"They knew the earphones would be a material fact for their theory that he refused to obey a command and so they lied. Not one of them had the character, sense of duty, or basic honesty to come clean," Schoen said, repeating allegations in the lawsuit.
Israel said if red flags had been raised during the sheriff's office probe of Peraza's actions, he wouldn't have been permitted to return to full active duty.
"Based on all the facts about the case that were available to me, I supported the decision to put him back on duty," Israel said.
It's rare for a law enforcement officer to be charged with a crime, much less convicted, for shooting a suspect, even those that turn out not to be armed. The last time a conviction happened in Florida was in 1989 in Miami in a case that touched off fierce rioting just after the shooting happened. That officer, William Lozano, was later acquitted of manslaughter after a second trial.
According to sheriff reports and court records, McBean walked from his apartment in the suburb of Oakland Park to a pawn shop to purchase the green camouflage Winchester air rifle, which has a scope and looked to many people who saw him that day to be a real weapon but only fires BB-like pellets. And it wasn't even loaded with those.
Several people who saw McBean carrying the rifle called 911 from their cars, including Christina Turner, who later told investigators he was behaving strangely.
"He looked like he was angry. He was stomping his feet. He was yelling something," she said, adding that she considered the possibility that he was carrying a "BB gun" but then determined "it looked like a gun, a shotgun, something that could do damage."
McBean was diagnosed with bipolar disorder in 2010, according to the family attorney, and had been hospitalized briefly in the days before the shooting. But Schoen said he was back to normal after the treatment on July 31, 2013, the day of the shooting.
A sheriff's dispatcher told responding deputies it appeared McBean had a .22-caliber rifle. Peraza arrived first, followed by Sgt. Richard LaCerra, and was initially told to hang back until other deputies arrived. Then McBean turned to walk into the apartment complex, near a pool with families and children present, according to sheriff reports.
"There is people all over the place. I have no idea what this man's intentions were, good or bad," LaCerra told an investigator.
The decision was made to confront McBean, who was now carrying the air rifle over his shoulders, behind his neck, with both arms slung on top of the gun. Peraza, LaCerra and Lt. Brad Ostroff — the deputy commander of the district — approached from behind with guns drawn, shouting for McBean to drop the rifle.
"It appeared like he was ignoring us," Peraza said, insisting repeatedly that he saw no earbuds in McBean's ears.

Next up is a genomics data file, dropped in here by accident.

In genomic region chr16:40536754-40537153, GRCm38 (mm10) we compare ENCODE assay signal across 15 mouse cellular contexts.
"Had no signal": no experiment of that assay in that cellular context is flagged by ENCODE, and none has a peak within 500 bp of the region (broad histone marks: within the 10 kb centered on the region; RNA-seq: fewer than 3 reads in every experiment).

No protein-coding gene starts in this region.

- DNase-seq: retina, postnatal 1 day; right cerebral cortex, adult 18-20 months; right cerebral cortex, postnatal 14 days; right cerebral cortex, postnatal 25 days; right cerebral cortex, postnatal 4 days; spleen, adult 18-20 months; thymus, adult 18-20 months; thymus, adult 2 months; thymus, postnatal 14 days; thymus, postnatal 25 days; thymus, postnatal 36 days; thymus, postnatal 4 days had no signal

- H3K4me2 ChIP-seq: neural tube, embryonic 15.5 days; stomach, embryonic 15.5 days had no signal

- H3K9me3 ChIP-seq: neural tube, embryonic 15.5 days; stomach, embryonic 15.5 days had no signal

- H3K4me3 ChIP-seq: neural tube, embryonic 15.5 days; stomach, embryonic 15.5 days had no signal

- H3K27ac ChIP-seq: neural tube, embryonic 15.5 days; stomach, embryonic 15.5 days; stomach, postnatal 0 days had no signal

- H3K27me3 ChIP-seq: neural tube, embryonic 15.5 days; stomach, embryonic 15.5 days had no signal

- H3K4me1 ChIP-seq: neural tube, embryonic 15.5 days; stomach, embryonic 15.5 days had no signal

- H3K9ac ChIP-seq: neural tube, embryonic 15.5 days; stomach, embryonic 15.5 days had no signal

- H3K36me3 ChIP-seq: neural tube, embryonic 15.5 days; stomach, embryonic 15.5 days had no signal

However, a photo taken shortly after the shooting by a resident of the apartment complex from a few feet away clearly shows an earbud in McBean's left ear. Because of the angle, it's impossible to see if there's an earbud in his right ear. Either way, the earbuds wound up in McBean's pocket after paramedics took him to the hospital. Family members say McBean wore earbuds almost constantly.
The three deputies all told detectives that McBean eventually turned in a manner suggesting he might pose a threat. Peraza, however, was the only one who fired, striking McBean with two rounds.
"I felt like my life was threatened," Peraza said. "I felt like I could've been killed. My sergeant could have been killed. He could've shot somebody in the pool area."
LaCerra remembers McBean saying something moments after he was hit: "He goes, 'it was just a BB gun.'"
Less than a month later, Ostroff nominated both Peraza and LaCerra for the sheriff's office's "Gold Cross" award, calling their actions that day "selfless, honorable and brave" and that the two deputies "placed themselves in harm's way" to protect civilians. The nomination makes no mention of earbuds or that the gun was, in fact, only an air rifle.
Israel said he is "disappointed" the awards were handed out before the shooting investigation was complete.
One of the 911 callers that day, Michael McCarthy, also witnessed the shooting. McCarthy told investigators he heard the deputies shouting at McBean to drop the gun, followed quickly by three shots.
"I hope I didn't get this guy shot for nothing, you know what I mean," he said. "It didn't appear to me that they had given him enough time. If they had given him a minute or so or maybe a, you know, couple seconds, he may have put the gun down, I don't know."
House Bill Would Reauthorize the Juvenile Justice and Delinquency Prevention Act
by Stell Simonton
A bill to reauthorize the Juvenile Justice and Delinquency Prevention Act was introduced today in the U.S. House of Representatives by Rep. Bobby Scott, D-Va.